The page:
|Born||23 August 1916|
|Died||26 February 2015(aged 98)|
|Awards||Order of the British Empire, FSA, Fellow of the British Academy|
|Institutions||All Souls College, Oxford|
The son of Noel Gray Frere, of the Colonial Service, and his wife Agnes (née Sutherland), Sheppard "Sam" Frere was born in 1916. He was educated at Lancing College and Magdalene College, Cambridge. He was a master at Epsom College from 1938–41, and became classics master and housemaster at Lancing College from 1945 to 1954, when he was in charge of the excavations at Canterbury during his summer vacations. He made a number of broadcasts about his work at that time. He left Lancing in 1954 to become a university lecturer in archaeology at the University of Manchester. His family details and dates are given under the family of 'Frere' in Burke's Landed Gentry for 1969. For three seasons early in the 1970s, he was in charge of the archaeological summer school that excavated the Roman fort at Strageath, near Crieff, in Perthshire.
Between 1955 and 1961 he excavated at Verulamium. He then became Professor of the Archaeology of the Roman Provinces at the University of London from 1961 to 1966 before becoming Professor of the Archaeology of the Roman Empire at Oxford University, where his communicative lectures at the Archaeological Institute, almost always illustrated with visual tools, on Iron Age and Roman Britain and the Rhine frontier of the Roman Empire were well attended. He was married in 1961 to Janet, daughter of Edward Graham Hoare, and had two children, Sarah Barbara Ruth (born 1962) and Bartle Henry David Hoare (born 1963). He was a 4th cousin of paleontologist Mary Leakey.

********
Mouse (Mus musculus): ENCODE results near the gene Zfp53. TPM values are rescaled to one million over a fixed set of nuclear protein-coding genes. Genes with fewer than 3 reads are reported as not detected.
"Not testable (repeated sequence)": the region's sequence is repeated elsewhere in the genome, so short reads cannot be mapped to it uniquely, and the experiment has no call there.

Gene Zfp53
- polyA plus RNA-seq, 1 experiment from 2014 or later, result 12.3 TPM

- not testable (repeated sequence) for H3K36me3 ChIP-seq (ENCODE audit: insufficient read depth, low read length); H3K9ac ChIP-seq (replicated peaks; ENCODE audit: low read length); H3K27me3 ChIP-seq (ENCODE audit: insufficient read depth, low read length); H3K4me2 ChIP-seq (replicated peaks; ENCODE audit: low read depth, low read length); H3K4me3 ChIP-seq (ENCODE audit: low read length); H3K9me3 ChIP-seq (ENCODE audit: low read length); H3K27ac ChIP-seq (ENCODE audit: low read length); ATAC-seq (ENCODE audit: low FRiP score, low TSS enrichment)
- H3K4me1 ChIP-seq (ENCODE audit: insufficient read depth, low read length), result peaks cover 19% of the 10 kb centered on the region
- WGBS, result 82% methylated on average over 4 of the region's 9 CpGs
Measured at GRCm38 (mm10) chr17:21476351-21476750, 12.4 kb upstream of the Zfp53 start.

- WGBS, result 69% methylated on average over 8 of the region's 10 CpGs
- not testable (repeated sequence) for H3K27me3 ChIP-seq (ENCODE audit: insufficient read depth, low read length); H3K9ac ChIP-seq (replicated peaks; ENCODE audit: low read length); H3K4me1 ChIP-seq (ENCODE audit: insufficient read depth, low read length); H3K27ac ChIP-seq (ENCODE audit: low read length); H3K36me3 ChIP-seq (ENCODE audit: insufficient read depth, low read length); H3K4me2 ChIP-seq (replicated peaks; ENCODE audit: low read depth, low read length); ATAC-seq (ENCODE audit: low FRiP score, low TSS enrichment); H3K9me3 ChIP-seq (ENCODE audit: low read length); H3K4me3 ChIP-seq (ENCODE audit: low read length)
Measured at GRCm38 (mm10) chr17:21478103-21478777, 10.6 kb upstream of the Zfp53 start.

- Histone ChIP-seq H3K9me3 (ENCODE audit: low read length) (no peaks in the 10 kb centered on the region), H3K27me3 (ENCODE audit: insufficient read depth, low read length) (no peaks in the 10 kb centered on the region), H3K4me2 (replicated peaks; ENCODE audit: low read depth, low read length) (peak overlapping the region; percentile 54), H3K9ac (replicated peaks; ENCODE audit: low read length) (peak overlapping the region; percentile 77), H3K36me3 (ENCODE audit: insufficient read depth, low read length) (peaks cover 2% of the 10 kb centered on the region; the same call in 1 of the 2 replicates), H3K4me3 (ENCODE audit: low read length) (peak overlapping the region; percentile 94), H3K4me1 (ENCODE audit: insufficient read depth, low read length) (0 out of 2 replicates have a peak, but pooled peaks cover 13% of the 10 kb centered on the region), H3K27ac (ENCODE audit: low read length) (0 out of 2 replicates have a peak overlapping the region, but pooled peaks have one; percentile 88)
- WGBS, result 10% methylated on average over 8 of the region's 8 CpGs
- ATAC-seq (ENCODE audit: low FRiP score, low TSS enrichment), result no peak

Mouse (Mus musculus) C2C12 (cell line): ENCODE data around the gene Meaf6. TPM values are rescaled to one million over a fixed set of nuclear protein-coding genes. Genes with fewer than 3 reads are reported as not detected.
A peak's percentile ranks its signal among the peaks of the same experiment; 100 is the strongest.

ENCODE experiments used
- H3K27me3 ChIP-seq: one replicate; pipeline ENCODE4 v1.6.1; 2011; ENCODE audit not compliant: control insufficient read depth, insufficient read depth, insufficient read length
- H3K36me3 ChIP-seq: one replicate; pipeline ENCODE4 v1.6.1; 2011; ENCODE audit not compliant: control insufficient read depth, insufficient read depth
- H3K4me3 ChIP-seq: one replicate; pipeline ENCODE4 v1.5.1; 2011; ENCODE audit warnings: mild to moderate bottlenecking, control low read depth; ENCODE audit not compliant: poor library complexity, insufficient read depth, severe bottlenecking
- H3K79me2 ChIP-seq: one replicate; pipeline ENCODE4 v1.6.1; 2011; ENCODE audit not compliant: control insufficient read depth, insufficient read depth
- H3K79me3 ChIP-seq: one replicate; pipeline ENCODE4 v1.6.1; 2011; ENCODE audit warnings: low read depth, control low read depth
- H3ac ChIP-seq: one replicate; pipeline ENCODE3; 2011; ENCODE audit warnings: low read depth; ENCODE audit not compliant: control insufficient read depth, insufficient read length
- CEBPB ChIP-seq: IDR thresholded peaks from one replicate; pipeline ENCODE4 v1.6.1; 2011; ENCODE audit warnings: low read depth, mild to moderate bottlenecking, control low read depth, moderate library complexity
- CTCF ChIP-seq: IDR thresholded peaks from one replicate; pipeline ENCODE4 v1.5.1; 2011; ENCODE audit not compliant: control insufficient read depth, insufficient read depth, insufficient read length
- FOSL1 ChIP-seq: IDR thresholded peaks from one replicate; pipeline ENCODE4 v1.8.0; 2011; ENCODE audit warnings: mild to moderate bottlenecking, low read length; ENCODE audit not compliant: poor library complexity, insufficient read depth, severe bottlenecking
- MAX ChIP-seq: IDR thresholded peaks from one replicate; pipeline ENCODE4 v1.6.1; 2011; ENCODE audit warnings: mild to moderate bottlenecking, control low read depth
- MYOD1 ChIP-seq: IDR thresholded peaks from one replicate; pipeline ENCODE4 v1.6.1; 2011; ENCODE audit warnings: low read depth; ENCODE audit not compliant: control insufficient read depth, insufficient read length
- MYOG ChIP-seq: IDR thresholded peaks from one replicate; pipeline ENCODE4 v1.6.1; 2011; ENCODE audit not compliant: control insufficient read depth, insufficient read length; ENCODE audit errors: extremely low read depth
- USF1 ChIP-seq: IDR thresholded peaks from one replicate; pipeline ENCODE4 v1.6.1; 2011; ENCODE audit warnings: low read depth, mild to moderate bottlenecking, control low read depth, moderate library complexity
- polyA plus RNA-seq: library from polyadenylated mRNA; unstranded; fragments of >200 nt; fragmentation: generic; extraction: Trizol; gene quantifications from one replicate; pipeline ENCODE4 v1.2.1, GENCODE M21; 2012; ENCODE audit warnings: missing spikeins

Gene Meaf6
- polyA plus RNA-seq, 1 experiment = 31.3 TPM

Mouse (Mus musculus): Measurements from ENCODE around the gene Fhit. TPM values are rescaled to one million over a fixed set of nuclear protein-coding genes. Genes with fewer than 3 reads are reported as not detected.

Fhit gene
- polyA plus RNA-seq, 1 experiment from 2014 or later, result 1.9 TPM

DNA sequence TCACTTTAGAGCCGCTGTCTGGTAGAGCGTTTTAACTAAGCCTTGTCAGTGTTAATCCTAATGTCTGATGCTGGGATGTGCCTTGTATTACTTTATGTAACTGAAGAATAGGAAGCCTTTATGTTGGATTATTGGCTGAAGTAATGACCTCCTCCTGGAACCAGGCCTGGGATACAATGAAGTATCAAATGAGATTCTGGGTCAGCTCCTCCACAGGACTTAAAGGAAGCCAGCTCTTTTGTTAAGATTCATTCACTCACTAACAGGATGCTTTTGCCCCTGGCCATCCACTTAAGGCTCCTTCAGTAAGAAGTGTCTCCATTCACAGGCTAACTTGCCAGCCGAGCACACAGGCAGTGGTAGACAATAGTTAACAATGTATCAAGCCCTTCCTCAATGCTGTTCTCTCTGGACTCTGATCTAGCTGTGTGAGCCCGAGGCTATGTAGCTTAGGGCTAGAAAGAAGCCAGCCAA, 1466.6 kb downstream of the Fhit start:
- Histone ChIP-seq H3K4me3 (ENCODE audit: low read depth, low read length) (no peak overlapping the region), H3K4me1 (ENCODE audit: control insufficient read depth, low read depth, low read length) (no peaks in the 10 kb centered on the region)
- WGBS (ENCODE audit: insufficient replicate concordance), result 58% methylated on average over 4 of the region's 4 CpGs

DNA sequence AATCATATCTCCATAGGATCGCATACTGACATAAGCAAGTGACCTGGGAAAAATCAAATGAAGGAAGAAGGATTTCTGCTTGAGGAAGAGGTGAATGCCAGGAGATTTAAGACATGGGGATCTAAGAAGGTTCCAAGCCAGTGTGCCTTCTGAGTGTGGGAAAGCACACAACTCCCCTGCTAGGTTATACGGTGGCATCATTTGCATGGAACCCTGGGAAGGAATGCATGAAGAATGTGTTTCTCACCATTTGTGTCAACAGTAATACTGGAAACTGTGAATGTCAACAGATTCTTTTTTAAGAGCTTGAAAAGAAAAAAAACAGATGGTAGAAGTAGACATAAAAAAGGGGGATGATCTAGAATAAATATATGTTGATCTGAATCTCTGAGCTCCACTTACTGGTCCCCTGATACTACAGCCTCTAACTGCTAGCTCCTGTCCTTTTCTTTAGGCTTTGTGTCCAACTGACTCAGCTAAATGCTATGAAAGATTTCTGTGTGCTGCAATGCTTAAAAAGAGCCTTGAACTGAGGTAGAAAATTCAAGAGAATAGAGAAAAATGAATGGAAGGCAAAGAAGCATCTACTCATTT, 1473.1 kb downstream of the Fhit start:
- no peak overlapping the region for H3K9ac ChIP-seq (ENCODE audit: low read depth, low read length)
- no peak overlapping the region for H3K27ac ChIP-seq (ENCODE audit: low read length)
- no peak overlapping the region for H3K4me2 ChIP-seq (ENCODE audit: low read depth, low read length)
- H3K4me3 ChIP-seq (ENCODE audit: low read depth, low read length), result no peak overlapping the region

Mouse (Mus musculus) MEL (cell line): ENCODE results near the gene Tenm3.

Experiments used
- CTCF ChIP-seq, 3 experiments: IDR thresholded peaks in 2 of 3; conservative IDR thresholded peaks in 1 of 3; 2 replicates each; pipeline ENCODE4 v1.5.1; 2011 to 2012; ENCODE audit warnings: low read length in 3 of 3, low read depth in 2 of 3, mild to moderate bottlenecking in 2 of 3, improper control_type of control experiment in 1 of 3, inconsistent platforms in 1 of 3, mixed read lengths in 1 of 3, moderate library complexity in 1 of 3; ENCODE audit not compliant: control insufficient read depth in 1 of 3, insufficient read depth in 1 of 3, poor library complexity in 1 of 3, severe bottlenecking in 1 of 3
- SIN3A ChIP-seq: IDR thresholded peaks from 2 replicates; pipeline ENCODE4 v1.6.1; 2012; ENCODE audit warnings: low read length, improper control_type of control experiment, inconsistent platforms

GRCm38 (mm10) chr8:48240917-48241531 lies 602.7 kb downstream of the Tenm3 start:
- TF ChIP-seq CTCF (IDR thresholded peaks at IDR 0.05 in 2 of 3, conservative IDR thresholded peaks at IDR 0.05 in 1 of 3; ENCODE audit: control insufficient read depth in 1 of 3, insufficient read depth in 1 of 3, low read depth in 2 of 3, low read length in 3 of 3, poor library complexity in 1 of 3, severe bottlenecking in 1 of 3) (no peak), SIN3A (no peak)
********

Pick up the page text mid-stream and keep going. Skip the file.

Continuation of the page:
Frere was elected as a Fellow of the British Academy in 1971, and became a CBE in 1976. He became an Honorary Corresponding Member of the Deutsches Archäologisches Institut in 1964, and a fellow in 1967.
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